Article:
Three desperate housewives, needing cash, plot to loot the local shopping mall. The scheme is clever and believably low tech (no laser alarms) as the ladies, empowered by the stirrings of second wave feminism, harness their domestic skills to vanquish their piggish mates. Once tepidly reviewed, it’s now a cult favorite.
People often say to me, you must have seen every movie. But, no! There are many, many movies still to see. When I asked for suggestions for my "Get Rich Quick" series, this film was short listed by several audience members, including by Craig Lindsey, the film critic for the Raleigh News & Observer. I watched a number of suggested films I'd never seen, including Fun With Dick and Jane (the old version with George Segal and Jane Fonda) and The Hot Rock with Robert Redford, and felt they simply didn’t hold up. Still, all week long, people asked me "Have you SEEN this movie, I have never heard of it." But this enjoyable little film is more interesting now, in retrospect, than it was when it was released.
I have a problem sometimes, with people who value “high art” as something more exalted than “popular art.” Serious works are all very well, but they rightly aspire to a timelessness, a deep meaning that transcends the moment. Popular art, like the film I’m showing tonight, might be considered trivial, and I won’t argue that it has the intellectual heft of Citizen Kane or The Godfather.
But, it does say something extremely interesting about the time in which it was made, in midst of the bra-burning second wave of feminism. The protagonists of this film are three women who have done exactly what society required. Perhaps, they went to college (although they are high school cheerleading friends) but, without the expectation of ever having an actual career. Then, they got married, had children, and something went horribly wrong. The men that they carefully selected for their earning and nurturing abilities turned out to be playing by a different rule book. And, although smart, attractive and capable, they find the skills they have for survival in a man’s world are useless. There is no Plan B.
Last week we saw Topkapi, in which Melina Mercouri, as Elizabeth Lipp, was a glamorous international criminal, capable of masterminding an elaborate robbery with wit, confidence and élan. Susan Saint James, Jane Curtin and Jessica Lange, beautiful and talented, are asked to be tentative, trod-upon and desperate. What a difference 15 years makes in the culture.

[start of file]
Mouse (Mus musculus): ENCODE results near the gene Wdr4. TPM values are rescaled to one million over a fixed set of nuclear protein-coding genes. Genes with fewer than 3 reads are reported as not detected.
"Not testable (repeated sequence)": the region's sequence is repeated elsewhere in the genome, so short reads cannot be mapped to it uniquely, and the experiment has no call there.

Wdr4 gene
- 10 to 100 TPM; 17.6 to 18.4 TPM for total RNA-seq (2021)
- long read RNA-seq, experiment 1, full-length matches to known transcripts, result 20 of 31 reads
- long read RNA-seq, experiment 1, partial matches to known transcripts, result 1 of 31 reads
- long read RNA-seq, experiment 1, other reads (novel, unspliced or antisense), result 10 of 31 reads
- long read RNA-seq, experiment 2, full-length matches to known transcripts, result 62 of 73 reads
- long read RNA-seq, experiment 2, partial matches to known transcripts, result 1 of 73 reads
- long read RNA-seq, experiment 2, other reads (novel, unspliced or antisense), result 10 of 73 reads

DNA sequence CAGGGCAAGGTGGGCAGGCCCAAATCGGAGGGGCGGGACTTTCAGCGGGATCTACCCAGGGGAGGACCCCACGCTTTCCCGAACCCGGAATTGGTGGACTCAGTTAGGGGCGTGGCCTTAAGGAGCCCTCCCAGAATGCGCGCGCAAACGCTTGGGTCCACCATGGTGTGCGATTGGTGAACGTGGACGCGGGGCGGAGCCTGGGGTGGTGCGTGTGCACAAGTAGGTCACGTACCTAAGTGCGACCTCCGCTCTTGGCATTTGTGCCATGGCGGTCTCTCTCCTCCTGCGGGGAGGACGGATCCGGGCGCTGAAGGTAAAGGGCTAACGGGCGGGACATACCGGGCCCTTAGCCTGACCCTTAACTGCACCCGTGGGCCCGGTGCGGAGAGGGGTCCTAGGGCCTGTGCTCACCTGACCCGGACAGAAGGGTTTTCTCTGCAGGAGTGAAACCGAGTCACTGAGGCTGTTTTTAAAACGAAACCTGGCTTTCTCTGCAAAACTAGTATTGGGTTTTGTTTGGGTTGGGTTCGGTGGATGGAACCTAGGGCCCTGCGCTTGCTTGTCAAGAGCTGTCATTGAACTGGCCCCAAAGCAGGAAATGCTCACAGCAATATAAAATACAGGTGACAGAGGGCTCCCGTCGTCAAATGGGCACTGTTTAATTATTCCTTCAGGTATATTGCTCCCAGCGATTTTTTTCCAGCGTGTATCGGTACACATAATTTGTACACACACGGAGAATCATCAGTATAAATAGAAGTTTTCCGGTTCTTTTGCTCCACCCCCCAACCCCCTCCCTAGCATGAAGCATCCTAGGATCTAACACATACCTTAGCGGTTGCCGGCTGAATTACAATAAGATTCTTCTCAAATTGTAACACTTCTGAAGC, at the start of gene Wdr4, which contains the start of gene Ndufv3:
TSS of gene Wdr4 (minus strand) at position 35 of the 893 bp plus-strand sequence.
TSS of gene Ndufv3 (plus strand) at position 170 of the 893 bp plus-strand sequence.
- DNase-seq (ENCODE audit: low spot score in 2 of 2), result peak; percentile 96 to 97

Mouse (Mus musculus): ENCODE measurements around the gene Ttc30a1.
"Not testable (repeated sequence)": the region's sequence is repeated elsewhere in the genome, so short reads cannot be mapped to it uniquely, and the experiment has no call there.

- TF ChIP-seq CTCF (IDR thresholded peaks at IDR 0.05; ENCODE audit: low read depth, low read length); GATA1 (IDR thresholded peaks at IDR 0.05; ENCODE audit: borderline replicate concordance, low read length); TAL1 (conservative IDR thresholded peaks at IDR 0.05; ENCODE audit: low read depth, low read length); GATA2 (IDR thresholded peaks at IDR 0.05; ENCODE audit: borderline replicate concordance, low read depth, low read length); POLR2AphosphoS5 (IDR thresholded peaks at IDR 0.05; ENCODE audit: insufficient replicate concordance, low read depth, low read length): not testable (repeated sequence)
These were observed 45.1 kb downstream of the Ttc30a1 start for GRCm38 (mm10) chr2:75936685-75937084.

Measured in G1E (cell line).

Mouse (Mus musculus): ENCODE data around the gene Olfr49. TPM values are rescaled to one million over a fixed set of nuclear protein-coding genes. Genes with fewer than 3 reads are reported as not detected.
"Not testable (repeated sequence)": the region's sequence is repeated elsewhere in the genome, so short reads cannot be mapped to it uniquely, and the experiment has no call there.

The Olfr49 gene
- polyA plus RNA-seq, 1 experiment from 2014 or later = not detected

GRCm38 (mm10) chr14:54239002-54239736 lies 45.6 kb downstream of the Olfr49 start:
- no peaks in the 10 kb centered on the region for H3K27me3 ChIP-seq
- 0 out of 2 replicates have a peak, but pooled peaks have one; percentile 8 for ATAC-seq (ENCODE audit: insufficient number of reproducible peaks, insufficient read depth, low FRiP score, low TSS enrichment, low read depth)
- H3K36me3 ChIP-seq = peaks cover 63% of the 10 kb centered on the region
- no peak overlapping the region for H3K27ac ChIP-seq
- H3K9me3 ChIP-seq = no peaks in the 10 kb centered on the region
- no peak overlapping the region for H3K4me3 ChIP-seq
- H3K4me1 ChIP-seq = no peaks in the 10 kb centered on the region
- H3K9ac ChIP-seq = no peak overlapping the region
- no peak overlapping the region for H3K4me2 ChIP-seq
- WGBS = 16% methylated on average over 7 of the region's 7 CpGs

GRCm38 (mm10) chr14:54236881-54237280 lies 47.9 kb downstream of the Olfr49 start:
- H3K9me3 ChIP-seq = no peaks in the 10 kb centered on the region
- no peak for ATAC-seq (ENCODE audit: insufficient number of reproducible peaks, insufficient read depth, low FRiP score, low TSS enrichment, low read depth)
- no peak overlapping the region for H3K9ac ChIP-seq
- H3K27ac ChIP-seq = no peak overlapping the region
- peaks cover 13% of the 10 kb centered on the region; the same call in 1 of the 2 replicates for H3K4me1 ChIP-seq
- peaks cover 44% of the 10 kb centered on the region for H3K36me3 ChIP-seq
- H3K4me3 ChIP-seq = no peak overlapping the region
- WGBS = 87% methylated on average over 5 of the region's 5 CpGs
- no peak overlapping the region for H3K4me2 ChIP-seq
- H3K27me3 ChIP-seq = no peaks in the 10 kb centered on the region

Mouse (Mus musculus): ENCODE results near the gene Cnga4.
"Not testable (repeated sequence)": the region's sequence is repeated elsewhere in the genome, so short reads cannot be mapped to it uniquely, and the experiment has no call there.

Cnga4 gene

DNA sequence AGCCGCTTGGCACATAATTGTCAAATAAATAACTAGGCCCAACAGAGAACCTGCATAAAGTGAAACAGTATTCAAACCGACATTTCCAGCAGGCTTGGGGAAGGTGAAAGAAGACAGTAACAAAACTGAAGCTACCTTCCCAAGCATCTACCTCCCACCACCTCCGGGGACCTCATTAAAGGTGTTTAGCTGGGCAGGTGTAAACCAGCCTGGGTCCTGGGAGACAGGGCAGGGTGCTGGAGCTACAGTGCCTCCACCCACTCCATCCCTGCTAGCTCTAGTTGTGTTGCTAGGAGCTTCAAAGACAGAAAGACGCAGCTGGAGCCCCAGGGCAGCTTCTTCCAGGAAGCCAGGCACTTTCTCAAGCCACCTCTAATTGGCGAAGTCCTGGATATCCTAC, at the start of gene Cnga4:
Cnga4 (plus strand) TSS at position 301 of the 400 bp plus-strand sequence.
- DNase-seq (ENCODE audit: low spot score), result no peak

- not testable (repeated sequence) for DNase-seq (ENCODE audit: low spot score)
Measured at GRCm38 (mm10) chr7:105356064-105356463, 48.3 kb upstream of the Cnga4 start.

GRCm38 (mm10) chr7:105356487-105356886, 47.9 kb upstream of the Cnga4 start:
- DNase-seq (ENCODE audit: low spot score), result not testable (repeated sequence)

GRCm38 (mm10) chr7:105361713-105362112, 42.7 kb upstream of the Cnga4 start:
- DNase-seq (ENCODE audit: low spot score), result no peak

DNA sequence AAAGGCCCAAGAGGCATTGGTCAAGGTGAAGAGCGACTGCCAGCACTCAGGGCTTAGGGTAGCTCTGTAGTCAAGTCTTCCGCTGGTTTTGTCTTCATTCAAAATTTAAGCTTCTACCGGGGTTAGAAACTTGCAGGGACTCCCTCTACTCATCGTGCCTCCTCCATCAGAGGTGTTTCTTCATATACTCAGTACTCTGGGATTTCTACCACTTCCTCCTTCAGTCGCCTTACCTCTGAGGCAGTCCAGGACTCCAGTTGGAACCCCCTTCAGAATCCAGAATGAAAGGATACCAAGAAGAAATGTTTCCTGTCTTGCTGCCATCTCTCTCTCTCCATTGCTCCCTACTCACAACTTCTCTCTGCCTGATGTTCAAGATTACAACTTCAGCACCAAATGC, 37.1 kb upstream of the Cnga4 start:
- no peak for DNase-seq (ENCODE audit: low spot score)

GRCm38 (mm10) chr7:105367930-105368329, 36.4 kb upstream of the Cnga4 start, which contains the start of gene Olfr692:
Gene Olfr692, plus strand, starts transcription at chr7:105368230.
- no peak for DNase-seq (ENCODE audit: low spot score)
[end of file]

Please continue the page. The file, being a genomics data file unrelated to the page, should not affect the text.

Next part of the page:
The talent on screen here is mostly courtesy of television. Director Robert Sheerer almost exclusively directed tv shows, writer Robert Kaufman was also a tv guy, with the exception of writing English language dialogue for the Vincent Price and Fabian movie, Dr. Goldfoot and the Girl Bombs directed in Italy by Mario Bava, and a few notable 70s films like Elliot Gould’s Getting Straight, the cop buddy film Freebie and the Bean with James Caan and Alan Arkin and Love at First Bite with George Hamilton as Count Dracula, which also featured Susan Saint James, in an Oscar-nominated performance (!).
The three leading ladies in the film tonight, although approximately the same age, arrived on screen through very different career paths.
Susan Saint James was signed by Universal to a seven year contract at the very end of the studio era. She hit it big on the glitzy tv show Fame Is The Name of the Game in 1966 with Anthony Franciosa (for which she won an Emmy) and also had a recurring role on Robert Wagner’s It Takes A Thief, Both her co-stars on these shows shared her "twilight of the studio contract players" history. From 1971-1977 she co-starred with Rock Hudson in the popular mystery series McMillan and Wife, and then co-starred with Jane Curtin on Kate and Allie from 1984-1989. No doubt her chemistry with Jane Curtin in tonight’s film helped them to be cast together on this popular sitcom, or perhaps they were teamed because Saint James is married to Saturday Night Live executive Dick Ebersol, whom she met while hosting the show in 1975. Saint James been nominated for Emmys many times, without ever winning.